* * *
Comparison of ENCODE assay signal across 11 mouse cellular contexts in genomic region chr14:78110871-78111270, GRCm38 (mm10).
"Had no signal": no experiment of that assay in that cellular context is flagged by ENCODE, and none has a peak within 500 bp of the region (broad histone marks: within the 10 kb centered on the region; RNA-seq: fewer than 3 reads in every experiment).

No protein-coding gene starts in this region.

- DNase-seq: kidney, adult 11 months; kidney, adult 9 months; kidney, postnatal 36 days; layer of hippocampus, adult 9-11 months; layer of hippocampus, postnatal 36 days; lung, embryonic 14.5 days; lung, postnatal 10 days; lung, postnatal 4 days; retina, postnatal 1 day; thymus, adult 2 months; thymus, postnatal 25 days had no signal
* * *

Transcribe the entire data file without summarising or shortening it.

Comparison of ENCODE assay signal across 11 mouse cellular contexts in genomic region chr14:78110871-78111270, GRCm38 (mm10).
"Had no signal": no experiment of that assay in that cellular context is flagged by ENCODE, and none has a peak within 500 bp of the region (broad histone marks: within the 10 kb centered on the region; RNA-seq: fewer than 3 reads in every experiment).

No protein-coding gene starts in this region.

- DNase-seq: kidney, adult 11 months; kidney, adult 9 months; kidney, postnatal 36 days; layer of hippocampus, adult 9-11 months; layer of hippocampus, postnatal 36 days; lung, embryonic 14.5 days; lung, postnatal 10 days; lung, postnatal 4 days; retina, postnatal 1 day; thymus, adult 2 months; thymus, postnatal 25 days had no signal